3. Aristotle - Laid the foundation for Aquinas
4. Plotinus - If you are a Platonist today in any sense of the word it is most likely through Plotinus
5. Kant - In terms of influence I think he is the only modern that comes close to the "Big Four" above

I think greatness is a little pre-mature to be bestowing on any 20th Century thinker. If I had to choose based on influence I would go with Wittgenstein, Satre, Heidegger, Dewey (for his influence on Education alone - I was a high school teacher and endured endless amounts of Dewey) and Russell.

I will abstain from the underdog category except to echo a comment I read and add my vote for Berkeley as the ultimate underdog.

Most Destructive Philosophers - In terms of Impact on the Christian Worldview
1. Nietzsche
2. Hegel
3. Kant
4. Wittgenstein
5. Hume

I would also add 6. Spinoza, 7. Descartes, 8. Feuerbach, 9. Kierkegaard, and 10. Husserl

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Ten Questions about Messianic Jews

Posted in: Theology

I often recieve questions about my Jewish identity. Here are some.

1. What is a Messianic Jew?

A Messianic Jew is a Jew who believes that Jesus (henceforth Yeshua) is the Messiah.

2. Is that like a Christian?

Um...I guess it would be *like* that. Yes.

3. So you're not Jewish anymore.

That's a declarative sentence. What shall I do now.

4. Oops. So how are you still Jewish, then?

Because belief in Yeshua does not remove Jewish identity, and we happen to think its the most Jewish thing you can do. He is the Jewish Messiah.

5. How do other Jews who don't believe in this Yeshua feel about you guys?

For the most part, not so well. The Orthodox consider us 'meshumdim', or traitors, and many more think we have abandoned the true Jewish faith, deceptively dressing up Christianity as a valid Jewish option, whereas they argue that its anything but. Some more 'liberal' Jews are willing to tolerate us, some even engaging in dialogue. But that's more an exception to the rule.

6. Aren't they right? About you being traitors and decievers and all that?

No. We have been rejected by the mainstream Jewish community, to be certain. Also, it is true that they do *feel* betrayed by us. But the feelings of the majority do not determine truth. We serve in the Israeli army (for those who live in Israel), celebrate the Jewish feasts, circumcise our sons, and want to see our children grow up Jewish.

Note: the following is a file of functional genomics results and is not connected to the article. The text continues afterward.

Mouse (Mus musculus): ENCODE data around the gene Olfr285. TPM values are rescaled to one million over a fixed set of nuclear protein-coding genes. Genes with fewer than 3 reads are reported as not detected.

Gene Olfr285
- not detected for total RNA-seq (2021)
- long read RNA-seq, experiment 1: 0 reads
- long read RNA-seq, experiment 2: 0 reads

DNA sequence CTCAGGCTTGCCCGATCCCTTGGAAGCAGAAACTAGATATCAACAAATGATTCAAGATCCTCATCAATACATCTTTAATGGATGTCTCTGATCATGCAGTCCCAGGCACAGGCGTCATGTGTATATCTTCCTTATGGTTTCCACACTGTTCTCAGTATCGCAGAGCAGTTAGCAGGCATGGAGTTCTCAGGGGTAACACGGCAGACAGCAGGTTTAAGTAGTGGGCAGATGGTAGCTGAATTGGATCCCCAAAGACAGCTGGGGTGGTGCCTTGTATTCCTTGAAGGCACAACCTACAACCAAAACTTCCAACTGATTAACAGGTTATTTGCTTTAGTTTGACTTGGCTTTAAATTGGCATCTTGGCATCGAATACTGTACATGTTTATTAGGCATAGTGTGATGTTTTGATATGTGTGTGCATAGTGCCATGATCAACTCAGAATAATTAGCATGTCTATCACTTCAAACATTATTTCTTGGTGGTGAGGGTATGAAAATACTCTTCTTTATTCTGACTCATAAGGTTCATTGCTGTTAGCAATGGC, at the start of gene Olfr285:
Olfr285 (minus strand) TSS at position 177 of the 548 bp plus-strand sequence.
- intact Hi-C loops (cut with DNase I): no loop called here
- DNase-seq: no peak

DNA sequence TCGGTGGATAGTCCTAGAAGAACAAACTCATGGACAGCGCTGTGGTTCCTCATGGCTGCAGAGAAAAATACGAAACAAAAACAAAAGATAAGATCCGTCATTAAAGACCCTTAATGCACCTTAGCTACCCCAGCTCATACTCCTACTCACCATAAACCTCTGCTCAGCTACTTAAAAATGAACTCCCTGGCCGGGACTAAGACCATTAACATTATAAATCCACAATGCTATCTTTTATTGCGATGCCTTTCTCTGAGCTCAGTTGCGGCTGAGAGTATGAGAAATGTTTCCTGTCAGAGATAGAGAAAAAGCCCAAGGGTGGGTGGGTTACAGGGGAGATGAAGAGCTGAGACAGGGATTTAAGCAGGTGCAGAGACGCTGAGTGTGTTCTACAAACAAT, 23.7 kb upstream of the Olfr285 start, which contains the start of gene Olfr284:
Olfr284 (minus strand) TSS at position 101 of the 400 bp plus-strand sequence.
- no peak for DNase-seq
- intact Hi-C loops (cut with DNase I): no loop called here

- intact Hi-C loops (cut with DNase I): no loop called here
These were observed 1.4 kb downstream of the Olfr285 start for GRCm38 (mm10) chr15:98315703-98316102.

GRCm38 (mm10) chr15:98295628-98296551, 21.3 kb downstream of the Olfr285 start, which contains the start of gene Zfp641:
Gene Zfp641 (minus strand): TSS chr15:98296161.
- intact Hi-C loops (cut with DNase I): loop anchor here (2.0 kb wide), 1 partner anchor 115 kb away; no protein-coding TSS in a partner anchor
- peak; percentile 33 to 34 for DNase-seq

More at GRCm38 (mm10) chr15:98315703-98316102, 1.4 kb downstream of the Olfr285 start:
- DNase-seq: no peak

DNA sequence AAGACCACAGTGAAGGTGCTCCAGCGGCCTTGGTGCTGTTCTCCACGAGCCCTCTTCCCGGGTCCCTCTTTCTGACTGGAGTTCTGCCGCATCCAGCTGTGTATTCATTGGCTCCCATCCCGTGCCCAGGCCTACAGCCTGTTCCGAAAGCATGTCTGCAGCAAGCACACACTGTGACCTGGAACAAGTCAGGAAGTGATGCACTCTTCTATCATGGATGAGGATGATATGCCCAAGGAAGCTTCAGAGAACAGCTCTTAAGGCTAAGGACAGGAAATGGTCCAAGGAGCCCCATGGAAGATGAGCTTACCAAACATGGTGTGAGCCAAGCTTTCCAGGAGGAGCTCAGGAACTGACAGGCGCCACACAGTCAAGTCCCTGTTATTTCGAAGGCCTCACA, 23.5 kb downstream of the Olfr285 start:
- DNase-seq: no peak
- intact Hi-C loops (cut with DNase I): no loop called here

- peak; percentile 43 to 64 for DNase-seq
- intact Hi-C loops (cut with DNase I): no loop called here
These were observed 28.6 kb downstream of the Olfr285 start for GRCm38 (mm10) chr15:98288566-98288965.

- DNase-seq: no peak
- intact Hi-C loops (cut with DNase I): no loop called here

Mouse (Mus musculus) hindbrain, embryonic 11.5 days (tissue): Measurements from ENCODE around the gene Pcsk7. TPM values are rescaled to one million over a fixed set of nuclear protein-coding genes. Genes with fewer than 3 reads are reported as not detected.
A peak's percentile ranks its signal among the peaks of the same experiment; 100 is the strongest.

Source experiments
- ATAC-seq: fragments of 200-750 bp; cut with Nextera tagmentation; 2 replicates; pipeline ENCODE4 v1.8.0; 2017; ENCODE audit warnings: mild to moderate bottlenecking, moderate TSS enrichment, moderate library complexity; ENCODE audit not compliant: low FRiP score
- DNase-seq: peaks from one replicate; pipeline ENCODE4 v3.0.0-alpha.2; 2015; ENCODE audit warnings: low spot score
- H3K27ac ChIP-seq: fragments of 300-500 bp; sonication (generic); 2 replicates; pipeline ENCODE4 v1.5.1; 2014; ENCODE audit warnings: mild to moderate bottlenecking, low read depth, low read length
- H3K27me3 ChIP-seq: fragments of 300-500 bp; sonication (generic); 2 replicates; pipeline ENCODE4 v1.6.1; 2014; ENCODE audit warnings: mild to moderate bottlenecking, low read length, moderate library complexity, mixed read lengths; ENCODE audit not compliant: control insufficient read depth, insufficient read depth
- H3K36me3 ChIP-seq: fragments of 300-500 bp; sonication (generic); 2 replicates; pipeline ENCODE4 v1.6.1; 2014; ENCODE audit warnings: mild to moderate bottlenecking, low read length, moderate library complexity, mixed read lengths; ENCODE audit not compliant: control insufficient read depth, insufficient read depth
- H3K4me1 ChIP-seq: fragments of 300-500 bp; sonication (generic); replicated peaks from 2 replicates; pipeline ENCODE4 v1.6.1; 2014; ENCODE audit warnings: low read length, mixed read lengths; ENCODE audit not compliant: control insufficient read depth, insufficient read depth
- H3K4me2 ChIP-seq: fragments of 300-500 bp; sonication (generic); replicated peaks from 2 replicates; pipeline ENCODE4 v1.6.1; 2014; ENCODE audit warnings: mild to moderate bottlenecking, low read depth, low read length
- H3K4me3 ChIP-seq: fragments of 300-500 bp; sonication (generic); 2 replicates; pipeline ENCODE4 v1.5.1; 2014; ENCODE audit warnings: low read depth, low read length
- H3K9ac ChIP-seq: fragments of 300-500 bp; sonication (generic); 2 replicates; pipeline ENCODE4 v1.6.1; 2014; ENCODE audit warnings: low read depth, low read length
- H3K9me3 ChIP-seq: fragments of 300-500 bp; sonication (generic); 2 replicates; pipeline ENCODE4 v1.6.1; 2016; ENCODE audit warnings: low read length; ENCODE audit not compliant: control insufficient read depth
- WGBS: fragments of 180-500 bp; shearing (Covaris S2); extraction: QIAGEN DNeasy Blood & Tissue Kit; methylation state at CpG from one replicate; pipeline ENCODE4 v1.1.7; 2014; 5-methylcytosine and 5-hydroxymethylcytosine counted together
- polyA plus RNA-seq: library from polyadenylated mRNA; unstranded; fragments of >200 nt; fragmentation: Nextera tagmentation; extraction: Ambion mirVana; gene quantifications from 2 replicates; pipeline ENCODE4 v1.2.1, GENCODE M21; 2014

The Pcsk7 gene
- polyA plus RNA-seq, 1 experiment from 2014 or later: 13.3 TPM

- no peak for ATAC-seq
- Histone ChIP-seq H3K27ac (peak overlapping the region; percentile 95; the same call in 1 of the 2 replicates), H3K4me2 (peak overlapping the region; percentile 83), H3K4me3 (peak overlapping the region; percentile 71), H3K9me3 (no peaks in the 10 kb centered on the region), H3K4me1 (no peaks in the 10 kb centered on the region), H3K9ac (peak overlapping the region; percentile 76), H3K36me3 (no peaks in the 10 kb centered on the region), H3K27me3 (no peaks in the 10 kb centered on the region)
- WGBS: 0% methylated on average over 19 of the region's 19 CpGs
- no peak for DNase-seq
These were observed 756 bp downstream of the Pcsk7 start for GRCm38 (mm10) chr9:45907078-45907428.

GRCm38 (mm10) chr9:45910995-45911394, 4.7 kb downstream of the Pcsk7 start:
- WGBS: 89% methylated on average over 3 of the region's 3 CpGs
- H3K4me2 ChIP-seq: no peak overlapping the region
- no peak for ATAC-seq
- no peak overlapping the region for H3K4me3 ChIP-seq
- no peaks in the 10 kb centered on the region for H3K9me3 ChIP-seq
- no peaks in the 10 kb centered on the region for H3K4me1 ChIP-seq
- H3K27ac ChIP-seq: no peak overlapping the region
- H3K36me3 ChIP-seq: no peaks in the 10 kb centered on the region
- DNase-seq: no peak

7. Yeah, but they will be fake Jews.

You're doing it again.

8. Right. Sorry. Won't they just be fake Jews?

No. For Messianics, if your mother or father is Jewish, you're a real Jew (Orthodox and Conservative Jews go by the mother only; Messianics and Reform go by either parent). You can hide, pretend it isn't there, but it won't change the facts. Belief in Jesus doesn't alter it either.

9. You are just equivocating on the word "Jew," right? Everytime we ask, we mean religiously, and when you answer you go by ethnicity. Isn't that illogical?

There might have been equivocation, so let's fix that now. Ethnically, a Jew is defined according to the above. Religiously, there is a debate. Messianics think that Yeshua's claims to be the Messiah actually correspond to the facts--for Jews and everyone else. Jews who don't believe in 'that man' obviously differ on this point. So the question is whether what the New Covenant (also called the New Testament) says about Yeshua is true. If it is, Messianic Jews are Jewish religiously. If it isn't, then they aren't. But, ethnically, they would be Jewish in either case.

So, in the end, it is those who would say that Messianic Jews somehow *can't* be Jewish who are confusing you. Either they mean we cannot be Jewish religiously (and so avoid the real issue behind the claim, which is whether or not Yeshua actually is the Messiah), or they mean we are no longer Jewish ethnically (in which case their claim is wrong).

10. What's your problem? Why do you waste your time trying to say you're Jewish?

Because its a fact, and we seek to speak the truth. Moreover, we find what the Bible says about God's love and promises toward the Jewish people to be compelling. Therefore, it is part of an authentic testimony for Jewish believers to maintain their identity in Yeshua.

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Monday, June 20, 2005

How Can "Being" Be Predicated of Many Individuals?

Posted in: Philosophy

The simple fact is that we only encounter individual beings or existents in our experience. In fact non-individuals cannot exist, as such, in themselves for this would result in a contradiction. If a non-individual were to actually exist in itself it would have to be both a singularity in itself and plurality in its existence in other things. However, an existent cannot be both a singularity and a plurality at the same time. The question then becomes if all beings we encounter are individual existents, how is it that we can predicate "being" as something that all of these existents have in common? How can there be a plurality of being? This was the chief question addressed by Parmenides, who reasoned that a plurality of being was impossible. Parmenides asserted that in order for there to be more than one being, beings would have to differ in some way. However, beings could not differ by being because that is what makes them same; moreover, beings could not differ by non-being because non-being is nothing, and to differ by nothing is not to differ at all. This conclusion however is contrary to experience and does not seem to fit reality in which we clearly encounter a multiplicity of individual existents.